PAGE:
September 22, 2018
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Want to do some river fishing in September? Here’s some info you’ll need

John Holyoke | BDN
John Holyoke | BDN
An angler fishes the Roach River in Kokadjo, Maine, in late September 2015.
By John Holyoke, BDN Staff

After the dog days of summer end and the state’s flowing water begins to cool back down, anglers who target those rivers and streams often head to their favorite spots and enjoy some of the most enjoyable fishing of the year.

Mosquitoes and black flies aren’t biting, the air gets crisper, and the fish are often cooperative.

But anglers also know that conditions can vary in the state’s rivers and streams, especially those where the flows are controlled by dams.

Tim Obrey, the Maine Department of Inland Fisheries and Wildlife’s regional fisheries biologist in Greenville, recently passed along in a fishing report a few tips for those who are considering fishing waters in the Moosehead Lake region in September.

Here’s what you might expect on various waters, according to Obrey:

— Roach River: “We plan to release water starting Sept. 4. We will likely release around 200 [cubic feet per second] to start, then increase the flow again around the middle of the month,” Obrey wrote. “We will be operating the weir on the lower end of the river this year to monitor the run of wild brook trout and salmon. We welcome the public to check it out, but please do not touch any of the gear. The fish can get stressed, so we ask that you stay back away from the weir. We usually tend the weir on a M-W-F schedule, and we get to the site around 9:30 a.m.”

— Moose River: “Brookfield will release 1,200 cfs starting on Sept. 5. This should be a very good fishing flow. They may increase the flow toward the end of the month if there is enough storage in Brassua Lake,” Obrey wrote.

— East Outlet: “The flow will likely be a little lower for the remainder of August as Brookfield attempts to hold Moosehead Lake stable through Labor Day. Flows will increase after the holiday,” Obrey wrote. “I’m not sure of the exact flow, but with 1,200 cfs coming in from the Moose River and the annual plan to get Moosehead Lake down to a low elevation before the end of October, the flows should be very good for fishing.”

— West Branch of the Penobscot below Seboomook (Foxhole area): “We haven’t set the flow yet for the month of September, but based on preliminary comments, the flow will likely be around 750 cfs,” Obrey wrote. “This is lower than the optimum for fishing and boating. We like to have the flow closer to 1,000 cfs, but it has been dry and Brookfield is limited by their license to maintain certain lake elevations. Pray for more rain!”

— Wilson Stream: “We plan to begin the release at Wilson Pond on Sept. 5,” Obrey wrote. “It is important to put flow into the stream early in September to help the wild salmon at Sebec Lake make their spawning journey over Earley’s Falls. It is spectacular to see these fish jumping at the falls in September. If you’re interested, you can see it for yourself by traveling to Willimantic and standing on the ledge outcrop where the stream drops into Sebec Lake. [Featured above is] a link to some video I shot a few years ago.”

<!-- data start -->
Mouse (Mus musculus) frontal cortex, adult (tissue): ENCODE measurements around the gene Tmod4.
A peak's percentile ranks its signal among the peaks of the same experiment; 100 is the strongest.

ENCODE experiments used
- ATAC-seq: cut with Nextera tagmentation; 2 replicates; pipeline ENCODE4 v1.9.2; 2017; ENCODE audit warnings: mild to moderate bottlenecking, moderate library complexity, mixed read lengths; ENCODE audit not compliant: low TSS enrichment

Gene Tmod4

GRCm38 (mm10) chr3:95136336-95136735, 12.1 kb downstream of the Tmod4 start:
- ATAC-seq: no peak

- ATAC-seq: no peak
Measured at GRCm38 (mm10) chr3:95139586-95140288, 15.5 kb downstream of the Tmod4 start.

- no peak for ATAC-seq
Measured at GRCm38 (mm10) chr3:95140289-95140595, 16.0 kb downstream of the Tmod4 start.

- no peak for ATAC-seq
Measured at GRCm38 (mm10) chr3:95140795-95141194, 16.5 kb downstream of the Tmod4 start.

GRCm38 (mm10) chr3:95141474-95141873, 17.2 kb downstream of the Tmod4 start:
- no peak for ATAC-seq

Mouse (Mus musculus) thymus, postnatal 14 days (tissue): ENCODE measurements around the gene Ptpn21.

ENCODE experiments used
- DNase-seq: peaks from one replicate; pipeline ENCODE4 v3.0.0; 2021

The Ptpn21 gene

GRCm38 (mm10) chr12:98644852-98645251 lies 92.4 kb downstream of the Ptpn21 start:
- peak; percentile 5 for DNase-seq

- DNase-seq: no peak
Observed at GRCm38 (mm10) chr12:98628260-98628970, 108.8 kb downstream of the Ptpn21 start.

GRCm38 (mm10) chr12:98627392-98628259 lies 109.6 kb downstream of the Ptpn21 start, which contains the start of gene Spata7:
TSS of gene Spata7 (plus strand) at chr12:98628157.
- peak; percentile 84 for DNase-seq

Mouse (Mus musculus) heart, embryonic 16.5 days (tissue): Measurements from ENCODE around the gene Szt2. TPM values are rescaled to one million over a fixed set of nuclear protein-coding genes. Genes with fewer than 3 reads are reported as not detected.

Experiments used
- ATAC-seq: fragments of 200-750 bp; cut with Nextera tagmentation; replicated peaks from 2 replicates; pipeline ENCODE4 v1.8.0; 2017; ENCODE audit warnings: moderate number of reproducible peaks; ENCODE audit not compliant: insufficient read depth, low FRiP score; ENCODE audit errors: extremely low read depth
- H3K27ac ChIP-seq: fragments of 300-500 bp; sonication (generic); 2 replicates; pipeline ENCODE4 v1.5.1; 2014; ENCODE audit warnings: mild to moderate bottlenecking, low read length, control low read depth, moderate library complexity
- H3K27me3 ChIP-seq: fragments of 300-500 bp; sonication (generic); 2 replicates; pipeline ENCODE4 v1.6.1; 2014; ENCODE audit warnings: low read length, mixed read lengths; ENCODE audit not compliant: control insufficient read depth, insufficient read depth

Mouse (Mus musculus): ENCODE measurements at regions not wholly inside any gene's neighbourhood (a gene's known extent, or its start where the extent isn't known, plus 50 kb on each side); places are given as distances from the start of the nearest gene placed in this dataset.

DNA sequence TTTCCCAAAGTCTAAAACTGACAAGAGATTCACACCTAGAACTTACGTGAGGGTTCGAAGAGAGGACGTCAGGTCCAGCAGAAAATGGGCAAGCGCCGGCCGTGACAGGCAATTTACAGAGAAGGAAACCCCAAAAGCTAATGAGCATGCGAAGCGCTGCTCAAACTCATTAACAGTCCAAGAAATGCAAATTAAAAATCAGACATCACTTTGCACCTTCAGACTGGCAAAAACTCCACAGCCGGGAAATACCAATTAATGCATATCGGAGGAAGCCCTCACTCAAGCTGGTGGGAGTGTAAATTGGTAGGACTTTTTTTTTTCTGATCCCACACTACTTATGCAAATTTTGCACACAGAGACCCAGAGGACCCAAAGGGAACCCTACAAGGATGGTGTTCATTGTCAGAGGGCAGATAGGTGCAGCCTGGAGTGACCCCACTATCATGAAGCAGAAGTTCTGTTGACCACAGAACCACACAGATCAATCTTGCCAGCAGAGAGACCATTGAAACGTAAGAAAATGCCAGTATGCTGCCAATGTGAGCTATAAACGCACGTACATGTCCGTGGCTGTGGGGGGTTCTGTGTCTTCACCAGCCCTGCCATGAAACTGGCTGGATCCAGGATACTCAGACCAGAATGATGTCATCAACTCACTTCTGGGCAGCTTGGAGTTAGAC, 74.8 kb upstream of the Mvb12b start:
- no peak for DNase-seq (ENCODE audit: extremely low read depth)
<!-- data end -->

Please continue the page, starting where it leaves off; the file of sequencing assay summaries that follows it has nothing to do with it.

If you’re interested in watching a similar scene play out this year, Obrey has some advice.

“[The spawning run] really gets cranked up the last two weeks of September, and it’s over by the first week of October, most years,” Obrey said in an email. “Also, there is more activity late in the afternoon/close to sunset.”

The water flow can be raised to draw fish into the stream, and then lowered to make the trip upstream a bit easier. But Obrey said the fish you see jumping into the air in the video aren’t the ones others should emulate.

“What is very interesting is that fact that none of the jumping salmon actually make it over the falls. The successful salmon actually swim up the [approximately] 4 ft vertical flume of water in the center of the falls, never breaking the surface. It is incredible to watch,” Obrey wrote. “Only a small percentage of the fish actually make it up the falls each year, and it is very stressful. I’m certain there is a high rate of mortality associated with the spawning run.”

If you’re interested in checking out the activity, Obrey said it’s important to be careful when getting close to the water.

“Tell your readers to watch their footing,” he said. “The ledges can be slippery when they are wet.”

And finally, Obrey said the recent lack of rain has taken its toll on local waters. First Roach Pond, for instance, dropped 3½ inches in just a week, while the Roach River was maintained at its minimum allowable flow.

“So, when these dams start to release water, you can expect the impoundments to drop quickly unless there is rain,” Obrey wrote. “So please plan accordingly if you have docks or boats that need to come out of the water for the winter.”

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